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I am teaching some students changing original quotes into reported speech. Well, one of my students asked how the following quote can be changed into reported speech:

I would like to swim.

From my understanding, "would like to" simply means "want to". So, the whole sentence is a "present tense", am I right?

So, to change it to 'reported speech', is it:

You Bi said she wanted to swim.

Is the above grammatically correct?

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Yes, your change is grammatically correct. "I would like to swim" (我想要游泳) is a polite way of saying "I want to swim" (我要游泳). –  user21497 Jan 13 '13 at 6:39
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4 Answers

up vote 1 down vote accepted

The expression does convey a sense of want, but it can take on several nuances, depending on the context. For example:

"What do you want to do today?"
"I would like to swim."

sounds like a conversation between two friends, trying to schedule the day's activities. However:

"Did you see Michael Phelps win that race yesterday?"
"Yes – I would like to swim like that."

conveys a longing for an ability to swim competitively, not necessarily a desire to go swimming that day.

As Barrie said in his answer, sometimes I would like to sounds more polite and less demanding than I want to. I also think it's more likely to be used in the realm of the hypothetical, like in the second conversation above. I think if the speaker was talking about concrete plans, instead of hopes and dreams, the expression I want to might be more likely to be used:

"I saw you at the pool yesterday."
"Yes, I've been training hard. I want to swim in the state finals next year."

In that case, using want to instead of would like to shows more resolve and determination.

Although these expressions are almost interchangeable in what they mean fundamentally, the subtle nuances can be complex. Even which word that gets stressed can cause a slight shift in meaning:

For example:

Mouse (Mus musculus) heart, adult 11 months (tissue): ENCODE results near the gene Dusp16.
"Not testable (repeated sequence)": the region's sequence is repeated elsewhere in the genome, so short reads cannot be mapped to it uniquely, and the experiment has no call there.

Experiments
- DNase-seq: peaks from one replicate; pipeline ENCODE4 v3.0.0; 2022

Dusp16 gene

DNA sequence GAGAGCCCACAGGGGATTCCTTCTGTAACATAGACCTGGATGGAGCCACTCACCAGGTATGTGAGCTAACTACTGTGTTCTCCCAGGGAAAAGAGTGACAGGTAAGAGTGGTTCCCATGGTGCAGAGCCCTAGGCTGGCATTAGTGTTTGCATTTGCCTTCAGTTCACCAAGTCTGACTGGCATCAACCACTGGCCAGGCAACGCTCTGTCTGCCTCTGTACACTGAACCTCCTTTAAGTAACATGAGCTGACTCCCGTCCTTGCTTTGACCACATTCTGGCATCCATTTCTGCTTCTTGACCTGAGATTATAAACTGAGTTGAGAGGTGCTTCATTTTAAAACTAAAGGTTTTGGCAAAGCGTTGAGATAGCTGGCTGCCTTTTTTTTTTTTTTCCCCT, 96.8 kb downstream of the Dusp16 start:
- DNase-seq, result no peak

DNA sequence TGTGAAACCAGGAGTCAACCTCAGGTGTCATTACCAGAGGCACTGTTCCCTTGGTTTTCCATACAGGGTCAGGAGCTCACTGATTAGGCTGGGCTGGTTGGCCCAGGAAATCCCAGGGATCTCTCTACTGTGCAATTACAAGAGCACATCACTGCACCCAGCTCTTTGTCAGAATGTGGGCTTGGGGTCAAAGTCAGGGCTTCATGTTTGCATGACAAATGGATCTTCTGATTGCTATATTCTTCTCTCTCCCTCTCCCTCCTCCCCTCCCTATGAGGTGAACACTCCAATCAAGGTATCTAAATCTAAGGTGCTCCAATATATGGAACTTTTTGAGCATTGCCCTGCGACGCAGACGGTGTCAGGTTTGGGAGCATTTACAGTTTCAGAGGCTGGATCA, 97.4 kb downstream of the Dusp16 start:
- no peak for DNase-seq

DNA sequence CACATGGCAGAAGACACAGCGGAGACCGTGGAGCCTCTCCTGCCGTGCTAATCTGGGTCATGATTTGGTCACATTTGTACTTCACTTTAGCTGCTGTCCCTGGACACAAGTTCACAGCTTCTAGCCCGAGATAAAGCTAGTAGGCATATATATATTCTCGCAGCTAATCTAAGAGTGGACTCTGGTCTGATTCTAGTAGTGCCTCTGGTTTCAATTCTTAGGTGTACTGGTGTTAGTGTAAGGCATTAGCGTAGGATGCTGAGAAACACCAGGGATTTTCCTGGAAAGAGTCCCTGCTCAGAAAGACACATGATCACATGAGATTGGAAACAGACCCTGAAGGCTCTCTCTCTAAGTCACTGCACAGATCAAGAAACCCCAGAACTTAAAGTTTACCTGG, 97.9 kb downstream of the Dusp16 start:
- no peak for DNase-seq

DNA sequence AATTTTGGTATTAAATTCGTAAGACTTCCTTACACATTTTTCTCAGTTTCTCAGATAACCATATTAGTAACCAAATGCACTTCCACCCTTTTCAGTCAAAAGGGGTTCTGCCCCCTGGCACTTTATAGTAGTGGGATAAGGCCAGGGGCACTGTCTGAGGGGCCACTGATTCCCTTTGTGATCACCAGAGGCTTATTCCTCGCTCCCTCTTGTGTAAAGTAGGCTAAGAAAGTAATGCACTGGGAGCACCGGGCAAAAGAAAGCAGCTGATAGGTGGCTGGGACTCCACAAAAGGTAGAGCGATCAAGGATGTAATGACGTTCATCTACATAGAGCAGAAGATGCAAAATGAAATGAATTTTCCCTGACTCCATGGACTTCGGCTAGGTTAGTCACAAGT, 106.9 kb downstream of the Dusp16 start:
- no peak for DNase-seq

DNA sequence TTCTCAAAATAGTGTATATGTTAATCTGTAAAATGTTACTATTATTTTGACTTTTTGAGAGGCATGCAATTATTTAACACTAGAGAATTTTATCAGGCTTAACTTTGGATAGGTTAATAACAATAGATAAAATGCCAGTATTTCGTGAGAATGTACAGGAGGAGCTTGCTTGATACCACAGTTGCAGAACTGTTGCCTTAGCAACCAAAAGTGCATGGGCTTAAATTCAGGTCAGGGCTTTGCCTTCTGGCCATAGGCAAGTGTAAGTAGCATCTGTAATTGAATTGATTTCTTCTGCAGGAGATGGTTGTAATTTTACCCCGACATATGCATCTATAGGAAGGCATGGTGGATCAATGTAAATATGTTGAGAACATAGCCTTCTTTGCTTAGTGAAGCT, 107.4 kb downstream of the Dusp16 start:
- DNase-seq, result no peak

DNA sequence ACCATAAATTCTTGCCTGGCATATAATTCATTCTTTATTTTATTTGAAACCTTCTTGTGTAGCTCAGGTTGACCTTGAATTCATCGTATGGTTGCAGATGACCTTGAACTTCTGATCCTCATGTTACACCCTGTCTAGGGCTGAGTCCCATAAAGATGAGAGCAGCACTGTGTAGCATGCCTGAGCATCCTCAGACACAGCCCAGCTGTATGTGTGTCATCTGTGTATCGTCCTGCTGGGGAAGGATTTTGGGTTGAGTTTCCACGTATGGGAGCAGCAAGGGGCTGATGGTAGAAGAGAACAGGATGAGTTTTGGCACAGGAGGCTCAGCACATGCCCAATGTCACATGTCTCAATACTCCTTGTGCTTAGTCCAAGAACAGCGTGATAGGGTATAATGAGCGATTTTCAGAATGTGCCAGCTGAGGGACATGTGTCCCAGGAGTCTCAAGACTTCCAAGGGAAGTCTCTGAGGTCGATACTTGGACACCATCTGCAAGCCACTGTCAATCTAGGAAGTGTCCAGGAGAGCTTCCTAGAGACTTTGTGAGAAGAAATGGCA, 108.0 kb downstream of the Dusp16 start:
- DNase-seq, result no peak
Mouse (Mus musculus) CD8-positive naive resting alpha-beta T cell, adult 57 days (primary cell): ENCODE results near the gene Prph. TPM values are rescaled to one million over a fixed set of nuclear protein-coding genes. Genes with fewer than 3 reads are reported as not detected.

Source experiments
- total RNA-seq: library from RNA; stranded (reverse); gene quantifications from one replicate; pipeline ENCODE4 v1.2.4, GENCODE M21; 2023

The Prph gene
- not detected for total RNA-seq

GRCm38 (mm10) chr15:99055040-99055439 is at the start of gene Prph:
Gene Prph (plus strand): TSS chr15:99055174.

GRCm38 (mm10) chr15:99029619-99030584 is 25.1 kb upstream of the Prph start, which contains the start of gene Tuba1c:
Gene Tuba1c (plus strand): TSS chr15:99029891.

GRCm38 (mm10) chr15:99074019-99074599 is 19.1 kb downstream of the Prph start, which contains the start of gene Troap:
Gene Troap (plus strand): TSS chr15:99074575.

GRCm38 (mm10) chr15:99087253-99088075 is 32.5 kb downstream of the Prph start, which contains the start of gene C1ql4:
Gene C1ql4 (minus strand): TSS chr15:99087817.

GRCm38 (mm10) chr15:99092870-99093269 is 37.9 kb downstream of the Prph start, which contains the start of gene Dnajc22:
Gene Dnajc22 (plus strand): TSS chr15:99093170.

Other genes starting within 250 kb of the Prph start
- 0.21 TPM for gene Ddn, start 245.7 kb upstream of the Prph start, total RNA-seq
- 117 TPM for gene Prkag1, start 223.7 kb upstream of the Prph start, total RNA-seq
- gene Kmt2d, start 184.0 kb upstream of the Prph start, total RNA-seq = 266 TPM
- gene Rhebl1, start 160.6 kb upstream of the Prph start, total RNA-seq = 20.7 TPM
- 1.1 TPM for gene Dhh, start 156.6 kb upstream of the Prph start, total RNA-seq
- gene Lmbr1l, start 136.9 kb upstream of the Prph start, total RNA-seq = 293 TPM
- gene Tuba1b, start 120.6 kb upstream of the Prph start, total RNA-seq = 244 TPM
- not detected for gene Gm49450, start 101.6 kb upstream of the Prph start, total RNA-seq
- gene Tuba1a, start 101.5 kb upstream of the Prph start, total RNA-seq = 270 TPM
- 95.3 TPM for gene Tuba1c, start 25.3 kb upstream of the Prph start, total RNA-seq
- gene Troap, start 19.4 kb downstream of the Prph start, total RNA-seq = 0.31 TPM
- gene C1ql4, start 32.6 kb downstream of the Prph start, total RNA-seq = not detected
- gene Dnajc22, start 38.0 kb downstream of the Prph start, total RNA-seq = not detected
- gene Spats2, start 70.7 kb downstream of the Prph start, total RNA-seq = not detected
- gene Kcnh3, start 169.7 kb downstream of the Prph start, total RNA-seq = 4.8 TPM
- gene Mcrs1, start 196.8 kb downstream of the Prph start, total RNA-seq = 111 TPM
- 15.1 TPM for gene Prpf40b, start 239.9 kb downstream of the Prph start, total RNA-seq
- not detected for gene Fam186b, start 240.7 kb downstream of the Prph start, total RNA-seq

"I would like to swim in the finals next year."

seems to convey a different kind of hope than:

"I would like to swim in the finals next year."

Getting back to your question, though, there's nothing grammatically wrong with the sentence you asked about.

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+1 for exapanding my sketchy answer. There's always a difficulty in answering questions like this, because so much depends on factors beyond the content of the question itself. –  Barrie England Jan 13 '13 at 12:56
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This is correct:

“You Bi would like to swim.”
= “You Bi wants to swim.”
→ “You Bi said she wanted to swim.”

You can also use would unchanged:

“I would like to swim.”
→ “You Bi said she would like to swim.”

Here, you can analyse would as conditional—if You Bi went swimming, she would like it. Would is also (morphologically) the past form of will, so it doesn’t need to change tense for reported speech.

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I would like and I want are different ways of expressing volition. For that reason, it would be inaccurate to report I would like to swim as She said she wanted to swim. It has to be She said she would like to swim.

This use of would is sometimes described as having ‘unreal meaning’, but in cases such as this it is perhaps better seen as expressing a degree of tentativeness. The speaker doesn’t want to express her wishes forcefully, and the more polite form I would like, as opposed to I want, allows her to avoid doing so.

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A better choice is to use the verb as it is:

"You Bi said she would like to swim."

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